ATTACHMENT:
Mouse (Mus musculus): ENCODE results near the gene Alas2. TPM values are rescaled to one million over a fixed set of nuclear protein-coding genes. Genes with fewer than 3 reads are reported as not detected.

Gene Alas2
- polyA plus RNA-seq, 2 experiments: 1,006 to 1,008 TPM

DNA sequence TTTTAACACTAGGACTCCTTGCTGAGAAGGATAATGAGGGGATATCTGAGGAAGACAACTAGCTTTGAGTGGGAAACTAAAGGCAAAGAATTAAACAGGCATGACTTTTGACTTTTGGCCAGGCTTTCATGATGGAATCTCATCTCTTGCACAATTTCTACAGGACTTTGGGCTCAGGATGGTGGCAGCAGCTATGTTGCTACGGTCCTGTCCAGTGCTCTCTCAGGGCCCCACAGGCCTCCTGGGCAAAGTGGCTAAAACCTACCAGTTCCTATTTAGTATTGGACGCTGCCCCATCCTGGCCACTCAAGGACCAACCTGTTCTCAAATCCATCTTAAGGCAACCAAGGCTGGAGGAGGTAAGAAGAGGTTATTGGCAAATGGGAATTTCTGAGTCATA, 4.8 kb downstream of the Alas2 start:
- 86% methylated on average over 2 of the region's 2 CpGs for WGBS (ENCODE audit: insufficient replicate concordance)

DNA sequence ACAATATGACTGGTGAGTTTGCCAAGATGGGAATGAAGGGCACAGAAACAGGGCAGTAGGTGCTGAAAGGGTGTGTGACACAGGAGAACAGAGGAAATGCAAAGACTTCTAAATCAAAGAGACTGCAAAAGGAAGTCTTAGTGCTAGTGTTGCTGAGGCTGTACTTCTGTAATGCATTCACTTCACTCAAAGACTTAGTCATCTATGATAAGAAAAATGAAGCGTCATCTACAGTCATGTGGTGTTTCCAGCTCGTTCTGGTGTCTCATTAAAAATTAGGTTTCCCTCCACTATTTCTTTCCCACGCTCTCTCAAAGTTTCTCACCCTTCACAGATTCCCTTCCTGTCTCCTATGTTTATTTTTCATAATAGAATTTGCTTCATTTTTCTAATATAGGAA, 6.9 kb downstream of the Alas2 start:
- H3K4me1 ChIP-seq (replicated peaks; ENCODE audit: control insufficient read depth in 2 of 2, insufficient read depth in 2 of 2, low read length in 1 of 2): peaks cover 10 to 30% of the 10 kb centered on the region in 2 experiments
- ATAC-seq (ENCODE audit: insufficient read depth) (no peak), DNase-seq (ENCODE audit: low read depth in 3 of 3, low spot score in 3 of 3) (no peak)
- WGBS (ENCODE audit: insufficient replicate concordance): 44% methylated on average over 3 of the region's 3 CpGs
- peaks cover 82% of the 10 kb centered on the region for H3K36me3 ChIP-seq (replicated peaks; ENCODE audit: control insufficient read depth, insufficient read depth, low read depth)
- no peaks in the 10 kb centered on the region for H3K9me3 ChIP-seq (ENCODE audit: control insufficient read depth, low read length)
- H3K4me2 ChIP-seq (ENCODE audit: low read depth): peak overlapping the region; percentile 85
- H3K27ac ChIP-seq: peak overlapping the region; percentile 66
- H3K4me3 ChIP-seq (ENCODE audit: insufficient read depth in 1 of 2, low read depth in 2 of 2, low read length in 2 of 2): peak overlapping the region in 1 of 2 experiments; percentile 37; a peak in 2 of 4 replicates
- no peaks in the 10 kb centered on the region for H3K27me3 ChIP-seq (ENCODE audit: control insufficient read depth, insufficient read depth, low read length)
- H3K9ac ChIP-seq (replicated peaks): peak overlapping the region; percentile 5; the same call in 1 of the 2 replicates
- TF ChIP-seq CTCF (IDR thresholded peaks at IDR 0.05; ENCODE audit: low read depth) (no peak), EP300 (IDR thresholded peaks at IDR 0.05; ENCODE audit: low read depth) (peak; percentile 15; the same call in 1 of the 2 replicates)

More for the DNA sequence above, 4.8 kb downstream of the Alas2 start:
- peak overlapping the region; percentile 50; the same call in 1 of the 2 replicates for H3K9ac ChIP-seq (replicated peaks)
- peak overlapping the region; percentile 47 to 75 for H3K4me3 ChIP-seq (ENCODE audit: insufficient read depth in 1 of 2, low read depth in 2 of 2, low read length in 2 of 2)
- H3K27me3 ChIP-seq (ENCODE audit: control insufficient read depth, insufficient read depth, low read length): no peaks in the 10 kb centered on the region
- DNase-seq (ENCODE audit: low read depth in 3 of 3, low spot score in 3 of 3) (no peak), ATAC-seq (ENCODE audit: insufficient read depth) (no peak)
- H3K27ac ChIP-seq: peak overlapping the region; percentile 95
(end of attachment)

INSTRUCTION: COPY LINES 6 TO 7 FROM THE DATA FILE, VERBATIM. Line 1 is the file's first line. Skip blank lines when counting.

DNA sequence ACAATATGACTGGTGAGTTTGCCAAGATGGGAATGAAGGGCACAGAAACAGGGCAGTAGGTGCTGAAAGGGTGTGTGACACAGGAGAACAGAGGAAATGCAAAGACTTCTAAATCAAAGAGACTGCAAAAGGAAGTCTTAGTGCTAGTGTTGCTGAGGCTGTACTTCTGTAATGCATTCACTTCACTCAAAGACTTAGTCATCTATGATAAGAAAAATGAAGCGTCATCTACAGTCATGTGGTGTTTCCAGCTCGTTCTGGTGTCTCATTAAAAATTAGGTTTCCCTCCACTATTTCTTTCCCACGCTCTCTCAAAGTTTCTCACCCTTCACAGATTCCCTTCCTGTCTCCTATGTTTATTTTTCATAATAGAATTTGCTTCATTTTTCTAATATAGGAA, 6.9 kb downstream of the Alas2 start:
- H3K4me1 ChIP-seq (replicated peaks; ENCODE audit: control insufficient read depth in 2 of 2, insufficient read depth in 2 of 2, low read length in 1 of 2): peaks cover 10 to 30% of the 10 kb centered on the region in 2 experiments